In the wake of Blyth & Blyth, novation agreements have needed clarification. But will the publication of not one but two standard forms be a help or a hindrance?
The judgment in Blyth & Blyth has been much talked about, written about and criticised by the construction legal community (type "Blyth" and "Carillion" into Building's archive search engine to get an idea of the controversy surrounding the case). Effectively, what happened in the case was that the established practice of novating design consultants from employer to the design-and-build contractor was thrown into disarray.

Without wishing to add further material to the cottage industry that has developed around the Blyth & Blyth, it is worth remembering that the judgment raised significant points that are of general application to novation agreements.

These include: whether a novation agreement provides for a novation or an assignment; whether the employer is entitled to reserve continuing post-novation rights against the consultant; and how much loss the contractor should be entitled to recover after the novation for breaches of the consultant's duties undertaken before the novation.

These points and others have now been formalised by the publication of two standard forms of deed of novation by the Construction Industry Council and the construction committee of the City of London Law Society respectively.

So, has the wait for standard forms of novation agreement been worthwhile? And is the choice of alternative forms a help or a hindrance to the construction industry's advisers and insurers?

In short, the CIC and CLLS forms meet the demand for simple standardised documentation and both are refreshingly brief. The CIC form has five clauses, while the CLLS form makes do with three.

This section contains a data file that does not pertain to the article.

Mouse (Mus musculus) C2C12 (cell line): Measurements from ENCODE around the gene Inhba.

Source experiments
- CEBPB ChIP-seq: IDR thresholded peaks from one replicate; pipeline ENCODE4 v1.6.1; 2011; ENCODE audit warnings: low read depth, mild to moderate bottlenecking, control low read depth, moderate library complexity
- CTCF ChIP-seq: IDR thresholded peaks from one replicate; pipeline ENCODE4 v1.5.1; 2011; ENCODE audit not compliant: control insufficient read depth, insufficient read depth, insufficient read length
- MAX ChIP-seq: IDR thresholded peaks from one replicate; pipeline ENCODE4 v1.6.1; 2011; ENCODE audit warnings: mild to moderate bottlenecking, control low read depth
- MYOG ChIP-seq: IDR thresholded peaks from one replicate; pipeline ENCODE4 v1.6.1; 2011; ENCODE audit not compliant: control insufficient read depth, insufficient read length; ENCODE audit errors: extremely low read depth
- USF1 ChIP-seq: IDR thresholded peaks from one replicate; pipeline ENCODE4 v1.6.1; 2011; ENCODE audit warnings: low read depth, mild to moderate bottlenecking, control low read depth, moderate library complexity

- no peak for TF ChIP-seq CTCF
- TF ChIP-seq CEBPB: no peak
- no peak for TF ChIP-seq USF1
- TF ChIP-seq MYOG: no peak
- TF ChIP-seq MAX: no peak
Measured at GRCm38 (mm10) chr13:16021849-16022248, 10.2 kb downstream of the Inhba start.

Both forms also resist the temptation to include additional provisions that may be relevant to individual projects, such as a warranty back to the employer after the novation.

So much for the similarities. Here come the differences.

Both forms meet the demand for simple standardised documentation and are refreshingly brief. They also resist the temptation to include individual project provisions

The CLLS approach is to give the novation retrospective effect and adopt the "novation ab initio" approach, whereby "the consultant undertakes to perform the appointment and be bound by its terms in every way as if the contractor were, and had been from the inception, a party to the appointment in lieu of the employer".

The CIC form has moved away from novation ab initio to an arrangement where the consultant warrants the pre-novation services to the contractor as well as promising to perform the post-novation services. It is not a novation agreement but a warranty agreement.

A further difference between the two forms concerns the measurement of damages recoverable by a contractor in the event of a pre-novation breach. The CLLS deed makes the consultant's liability for the contractor's losses "subject to any limitation of liability in the appointment".

The CIC form adopts a different approach in the event of a pre-novation breach. It puts the contractor in the Blyth & Blyth position of recovery limited by the employer's measure of loss. However, it acknowledges that "the consultant shall not be absolved from liability to the contractor by virtue of the fact that the loss has not been suffered by the employer" – the crux of the Blyth case.

Ultimately the choice of form may be predicated by the context in which the consultant's appointment for a project is made and whether there is a clear division between pre-novation and post-novation duties. The CIC approach may find favour where the consultant was originally appointed and worked on the assumption that the project was to proceed on a traditional basis rather than design-and-build.

The CIC and the CLLS have each produced deeds of novation as a considered reaction to the decision in Blyth & Blyth. Each gives the industry the opportunity to adopt standard (albeit alternative) approaches to design-and-build procurement techniques.